Cheers, Norm
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Norm Thomas
Ormskirk, Lancashire

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1973 Fulvia S2 Coupe
Various modern cars
Previous Lancias: S2 Coupe and S3 Coupe in late 1970s
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« Reply #6 on: 22 July, 2015, 11:02:27 PM »

Hello Norm

The original bolts affixing the steel wheels are long enough (just) to fit the Cromodora wheels.  Put a little copper grease on the threads and curved seat of the bolts and torque up to 70ft/lbs.  Wheel centres are different and not interchangeable.  The steel wheel ones have a single nut centre fixing through the steel plate (with a large rubber 'washer').  This steel plate is an interference fit into the steel wheel - needs to be knocked out to allow a tyre fitter to remove/fit/balance steel wheels.  The Cromodora wheel centre cap has a two pin fixing with small nuts/washers. Re-manufactured centres are available.  Originals were made from mazak and will pit and corrode very badly.  Do not be tempted to use the wheels without a centre cap as it leave the wheel bearing exposed to the ingress of water, which is never a good thing.  Bearings are considerable greater cost than a wheel centre.

Regards - Roddy
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Roddy Young
Dunfermline, Fife

1970 Fulvia Sport S1 1.3S
1972 Fulvia Sport 1600
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« Reply #7 on: 29 July, 2015, 11:29:22 AM »

I've just fitted a set of Dunlop SP Sport 01 to my car [which has 5.5 inch Cromodoras ]. They're very quiet on the road, seem to give ample grip but most of all they've lightened up the steering considerably - to the point where I no longer wince at the stresses being put through the steering box when parking the car.   This is a major bonus because I can now let my missus drive the car [under strict supervision of course] which means she can now be a designated driver, a duty she has sneakily avoided when we've used the Fulvia for the purposes of libation.
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« Reply #8 on: 29 July, 2015, 11:33:54 AM »

That's exactly the same experience I had when I fitted Dunlops to mine. Felt like it had power steering lining it up and backing into the garage. Didn't have to have a minutes rest before I got out. I'm a Dunlop convert.
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« Reply #9 on: 29 July, 2015, 12:53:51 PM »

Hi Stanley,
Prior to fitting the Dunlops,the steering on my Fulvia was extremely heavy at parking speeds. Initially I put this down to years of driving cars with power steering had made me go soft. But the more I drove it the more I thought surely customers in the 1970s couldn't possibly have put up with this sort of thing.
Now I've got the Dunlops  my perceptions have been realised. The Fulvia simply doesn't need power steering, with suitable tyres the steering is absolutely perfect. At 55 each the Dunlops were also surprisingly cheap.
I've resolved a number of minor but irritating issues on the Fulvia recently but the steering improvement is an unexpected bonus. I only changed the tyres because the previous ones were 80 profile and occasionally fouled the wheel arch.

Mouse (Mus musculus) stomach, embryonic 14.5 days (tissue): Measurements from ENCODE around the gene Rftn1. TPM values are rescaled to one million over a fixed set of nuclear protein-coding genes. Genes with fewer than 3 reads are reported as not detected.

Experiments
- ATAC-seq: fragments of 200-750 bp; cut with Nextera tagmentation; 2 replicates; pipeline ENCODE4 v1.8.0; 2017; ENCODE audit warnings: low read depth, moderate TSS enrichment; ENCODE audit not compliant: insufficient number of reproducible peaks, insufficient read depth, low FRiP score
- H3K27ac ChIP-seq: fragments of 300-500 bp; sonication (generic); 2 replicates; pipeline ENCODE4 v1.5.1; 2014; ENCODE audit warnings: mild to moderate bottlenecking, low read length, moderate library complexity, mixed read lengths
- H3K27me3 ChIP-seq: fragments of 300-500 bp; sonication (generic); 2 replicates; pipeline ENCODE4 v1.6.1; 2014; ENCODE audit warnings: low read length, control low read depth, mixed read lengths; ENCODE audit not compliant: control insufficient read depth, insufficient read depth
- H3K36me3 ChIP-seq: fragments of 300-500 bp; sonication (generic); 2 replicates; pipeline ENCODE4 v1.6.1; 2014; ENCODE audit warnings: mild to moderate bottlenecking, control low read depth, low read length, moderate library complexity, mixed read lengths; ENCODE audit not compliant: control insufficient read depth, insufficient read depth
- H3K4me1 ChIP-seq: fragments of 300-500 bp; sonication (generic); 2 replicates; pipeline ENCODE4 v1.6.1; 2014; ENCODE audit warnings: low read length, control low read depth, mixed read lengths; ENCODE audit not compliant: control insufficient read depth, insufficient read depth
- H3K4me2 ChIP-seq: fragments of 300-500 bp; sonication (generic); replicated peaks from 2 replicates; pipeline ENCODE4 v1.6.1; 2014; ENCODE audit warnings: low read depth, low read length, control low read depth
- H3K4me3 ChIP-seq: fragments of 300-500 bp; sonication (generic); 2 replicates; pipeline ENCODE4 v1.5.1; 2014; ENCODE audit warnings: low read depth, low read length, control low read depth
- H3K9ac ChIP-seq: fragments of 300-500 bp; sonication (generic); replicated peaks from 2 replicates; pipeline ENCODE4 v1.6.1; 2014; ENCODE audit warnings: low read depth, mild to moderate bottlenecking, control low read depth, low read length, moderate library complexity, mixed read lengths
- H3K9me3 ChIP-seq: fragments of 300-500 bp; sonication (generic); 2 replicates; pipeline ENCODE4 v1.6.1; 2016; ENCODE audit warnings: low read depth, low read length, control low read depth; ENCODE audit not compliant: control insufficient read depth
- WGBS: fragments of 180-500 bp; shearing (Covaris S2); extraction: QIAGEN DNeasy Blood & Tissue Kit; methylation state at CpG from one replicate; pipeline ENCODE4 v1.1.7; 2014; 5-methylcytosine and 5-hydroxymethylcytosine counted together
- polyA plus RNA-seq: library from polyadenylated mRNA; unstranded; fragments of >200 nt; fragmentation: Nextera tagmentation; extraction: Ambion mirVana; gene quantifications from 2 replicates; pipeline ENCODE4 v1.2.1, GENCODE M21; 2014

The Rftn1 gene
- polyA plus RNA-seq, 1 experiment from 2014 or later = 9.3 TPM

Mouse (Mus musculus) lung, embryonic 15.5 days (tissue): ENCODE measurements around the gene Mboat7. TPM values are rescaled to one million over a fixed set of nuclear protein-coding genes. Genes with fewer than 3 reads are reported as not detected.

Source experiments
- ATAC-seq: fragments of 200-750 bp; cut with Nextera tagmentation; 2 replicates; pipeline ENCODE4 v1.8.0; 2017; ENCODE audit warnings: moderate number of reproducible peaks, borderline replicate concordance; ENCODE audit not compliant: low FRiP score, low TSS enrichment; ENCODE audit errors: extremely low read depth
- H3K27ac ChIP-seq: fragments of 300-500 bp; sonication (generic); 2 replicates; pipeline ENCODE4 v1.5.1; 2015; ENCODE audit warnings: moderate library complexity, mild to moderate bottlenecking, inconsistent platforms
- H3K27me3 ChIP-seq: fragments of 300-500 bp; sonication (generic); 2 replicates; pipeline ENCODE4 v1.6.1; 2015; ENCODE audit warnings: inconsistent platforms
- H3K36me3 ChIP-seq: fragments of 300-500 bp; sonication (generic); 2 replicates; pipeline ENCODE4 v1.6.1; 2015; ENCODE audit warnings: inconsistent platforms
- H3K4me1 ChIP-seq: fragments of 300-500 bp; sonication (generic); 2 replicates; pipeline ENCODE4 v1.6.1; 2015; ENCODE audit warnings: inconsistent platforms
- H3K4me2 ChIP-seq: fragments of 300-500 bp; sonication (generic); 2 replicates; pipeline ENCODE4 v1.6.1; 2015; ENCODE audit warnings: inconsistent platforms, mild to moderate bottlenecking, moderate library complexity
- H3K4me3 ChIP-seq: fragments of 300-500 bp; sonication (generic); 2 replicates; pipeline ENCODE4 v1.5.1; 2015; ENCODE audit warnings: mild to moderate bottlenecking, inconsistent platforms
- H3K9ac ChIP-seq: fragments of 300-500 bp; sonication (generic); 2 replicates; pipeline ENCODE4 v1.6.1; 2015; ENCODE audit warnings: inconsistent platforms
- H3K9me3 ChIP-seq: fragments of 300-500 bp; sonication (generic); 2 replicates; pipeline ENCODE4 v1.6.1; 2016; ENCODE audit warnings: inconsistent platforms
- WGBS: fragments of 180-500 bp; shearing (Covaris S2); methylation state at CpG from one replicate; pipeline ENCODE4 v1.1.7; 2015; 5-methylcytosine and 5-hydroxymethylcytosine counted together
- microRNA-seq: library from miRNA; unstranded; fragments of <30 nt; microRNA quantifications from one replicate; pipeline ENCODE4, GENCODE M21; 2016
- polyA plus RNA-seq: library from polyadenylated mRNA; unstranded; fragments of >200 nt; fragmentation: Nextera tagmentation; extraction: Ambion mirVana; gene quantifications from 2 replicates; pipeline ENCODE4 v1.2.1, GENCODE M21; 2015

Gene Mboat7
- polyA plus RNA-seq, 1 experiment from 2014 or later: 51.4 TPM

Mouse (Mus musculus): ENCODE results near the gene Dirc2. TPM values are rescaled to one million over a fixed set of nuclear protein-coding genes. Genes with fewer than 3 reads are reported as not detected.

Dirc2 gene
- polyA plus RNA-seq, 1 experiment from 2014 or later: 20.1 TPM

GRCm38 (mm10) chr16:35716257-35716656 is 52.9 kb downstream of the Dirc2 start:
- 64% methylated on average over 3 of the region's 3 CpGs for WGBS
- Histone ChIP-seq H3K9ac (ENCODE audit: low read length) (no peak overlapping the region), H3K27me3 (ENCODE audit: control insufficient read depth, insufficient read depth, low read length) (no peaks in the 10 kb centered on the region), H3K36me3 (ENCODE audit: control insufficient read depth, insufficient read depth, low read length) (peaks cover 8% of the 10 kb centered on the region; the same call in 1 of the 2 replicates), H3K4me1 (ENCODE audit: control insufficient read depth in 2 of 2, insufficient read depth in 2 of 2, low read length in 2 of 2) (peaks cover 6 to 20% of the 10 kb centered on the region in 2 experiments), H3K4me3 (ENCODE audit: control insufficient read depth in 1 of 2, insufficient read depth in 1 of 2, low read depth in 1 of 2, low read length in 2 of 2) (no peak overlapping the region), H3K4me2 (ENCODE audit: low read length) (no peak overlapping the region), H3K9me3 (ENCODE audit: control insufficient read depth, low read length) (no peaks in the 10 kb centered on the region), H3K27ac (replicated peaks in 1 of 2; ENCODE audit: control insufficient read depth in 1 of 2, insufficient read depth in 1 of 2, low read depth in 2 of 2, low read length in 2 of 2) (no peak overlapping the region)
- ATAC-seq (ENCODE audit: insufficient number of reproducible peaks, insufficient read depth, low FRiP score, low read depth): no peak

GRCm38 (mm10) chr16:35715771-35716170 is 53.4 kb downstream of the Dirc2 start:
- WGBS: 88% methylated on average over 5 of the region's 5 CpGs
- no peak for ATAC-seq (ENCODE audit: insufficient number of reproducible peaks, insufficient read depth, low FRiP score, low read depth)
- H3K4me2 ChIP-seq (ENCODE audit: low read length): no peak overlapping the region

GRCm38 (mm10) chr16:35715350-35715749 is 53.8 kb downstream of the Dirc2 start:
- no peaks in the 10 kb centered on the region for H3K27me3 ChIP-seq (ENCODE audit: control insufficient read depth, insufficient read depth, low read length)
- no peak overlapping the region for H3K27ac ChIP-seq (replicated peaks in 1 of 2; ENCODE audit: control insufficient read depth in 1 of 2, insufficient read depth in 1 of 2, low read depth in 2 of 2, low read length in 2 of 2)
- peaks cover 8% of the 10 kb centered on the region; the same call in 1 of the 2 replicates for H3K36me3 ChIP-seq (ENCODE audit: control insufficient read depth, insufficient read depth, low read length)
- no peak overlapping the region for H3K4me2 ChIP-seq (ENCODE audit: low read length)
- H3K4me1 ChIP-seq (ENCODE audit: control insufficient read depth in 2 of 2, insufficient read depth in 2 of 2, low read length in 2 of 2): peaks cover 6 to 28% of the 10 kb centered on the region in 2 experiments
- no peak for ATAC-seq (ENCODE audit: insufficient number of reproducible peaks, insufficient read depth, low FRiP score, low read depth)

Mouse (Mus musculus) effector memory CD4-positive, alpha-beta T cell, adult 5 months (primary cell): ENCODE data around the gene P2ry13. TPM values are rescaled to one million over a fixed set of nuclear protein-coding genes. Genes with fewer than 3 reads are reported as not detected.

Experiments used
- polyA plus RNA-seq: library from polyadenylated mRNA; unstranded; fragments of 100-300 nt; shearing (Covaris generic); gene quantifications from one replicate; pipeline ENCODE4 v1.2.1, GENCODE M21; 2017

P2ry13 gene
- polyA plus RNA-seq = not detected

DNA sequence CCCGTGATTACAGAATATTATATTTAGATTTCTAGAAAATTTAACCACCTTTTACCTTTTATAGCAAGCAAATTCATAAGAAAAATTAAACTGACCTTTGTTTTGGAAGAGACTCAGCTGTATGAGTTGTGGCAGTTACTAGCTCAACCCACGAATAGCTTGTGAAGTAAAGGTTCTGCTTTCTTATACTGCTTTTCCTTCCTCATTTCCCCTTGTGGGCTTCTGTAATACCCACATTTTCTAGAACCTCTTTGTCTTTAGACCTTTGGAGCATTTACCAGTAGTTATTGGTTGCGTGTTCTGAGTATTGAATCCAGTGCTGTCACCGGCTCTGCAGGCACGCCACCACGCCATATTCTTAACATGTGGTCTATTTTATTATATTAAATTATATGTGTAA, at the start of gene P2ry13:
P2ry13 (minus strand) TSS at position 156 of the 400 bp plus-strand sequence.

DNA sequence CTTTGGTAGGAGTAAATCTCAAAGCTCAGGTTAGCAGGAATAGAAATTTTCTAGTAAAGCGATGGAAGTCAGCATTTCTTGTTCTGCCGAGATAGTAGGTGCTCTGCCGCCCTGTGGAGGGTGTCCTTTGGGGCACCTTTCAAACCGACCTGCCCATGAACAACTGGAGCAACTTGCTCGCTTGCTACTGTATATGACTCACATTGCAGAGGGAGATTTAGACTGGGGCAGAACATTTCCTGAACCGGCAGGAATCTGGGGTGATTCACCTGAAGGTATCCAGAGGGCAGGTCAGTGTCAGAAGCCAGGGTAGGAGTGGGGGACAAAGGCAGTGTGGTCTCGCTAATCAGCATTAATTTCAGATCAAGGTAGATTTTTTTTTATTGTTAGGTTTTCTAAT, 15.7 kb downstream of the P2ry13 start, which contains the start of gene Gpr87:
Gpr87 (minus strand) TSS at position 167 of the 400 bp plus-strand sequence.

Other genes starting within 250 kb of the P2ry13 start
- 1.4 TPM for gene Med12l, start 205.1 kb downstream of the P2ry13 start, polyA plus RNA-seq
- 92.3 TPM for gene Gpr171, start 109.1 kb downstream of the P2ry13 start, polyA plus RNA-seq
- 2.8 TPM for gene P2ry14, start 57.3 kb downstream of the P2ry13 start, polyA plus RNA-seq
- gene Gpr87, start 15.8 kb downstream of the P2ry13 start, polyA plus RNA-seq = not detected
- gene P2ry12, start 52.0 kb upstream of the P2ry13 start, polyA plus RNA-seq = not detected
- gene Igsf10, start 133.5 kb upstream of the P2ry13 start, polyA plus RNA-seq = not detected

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You're all entitled to my opinion.
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« Reply #10 on: 29 July, 2015, 03:55:57 PM »

What exact size tyre did you fit?
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Neil   
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« Reply #11 on: 29 July, 2015, 04:11:23 PM »

I have what Tim Heath calls 'hooligan' tyres. When I bought it years ago they were even wider and I 'reduced' them to 185's on HF alloys it already had fitted. You were probably asking Rob the size of his but it's interesting that I had the same experience even with 185's. I literally pulled out of the fitters and thought 'That felt light'. I put it down to imagination until I reached the next roundabout and it was transformed. Then when I parked it in the garage it was a revelation, so easy. I later found Tim has narrower Dunlops on his HF so will consider that next time.
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« Reply #12 on: 29 July, 2015, 06:34:58 PM »

Heavy steering seems to be a common problem doesn't it.......same problem with my Appia.
Initially put it down to the fact I had not driven a car without power steering for about 20 years - then I discovered I had
165's all round (Uniroyal) instead of the correct 155's, just changed to TOYO 155's.....amazing difference.
Don't know if it's down to having narrower tyres or just a different make.....probably the former.
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« Reply #13 on: 29 July, 2015, 06:45:29 PM »

In my case it seemed to be the make. I had the same size fitted before but they were Yokohamas. The Dunlops transformed it. I'm sure narrower next time would help also.
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« Reply #14 on: 29 July, 2015, 07:32:17 PM »

In my case it seemed to be the make. I had the same size fitted before but they were Yokohamas. The Dunlops transformed it. I'm sure narrower next time would help also.
hooligan!!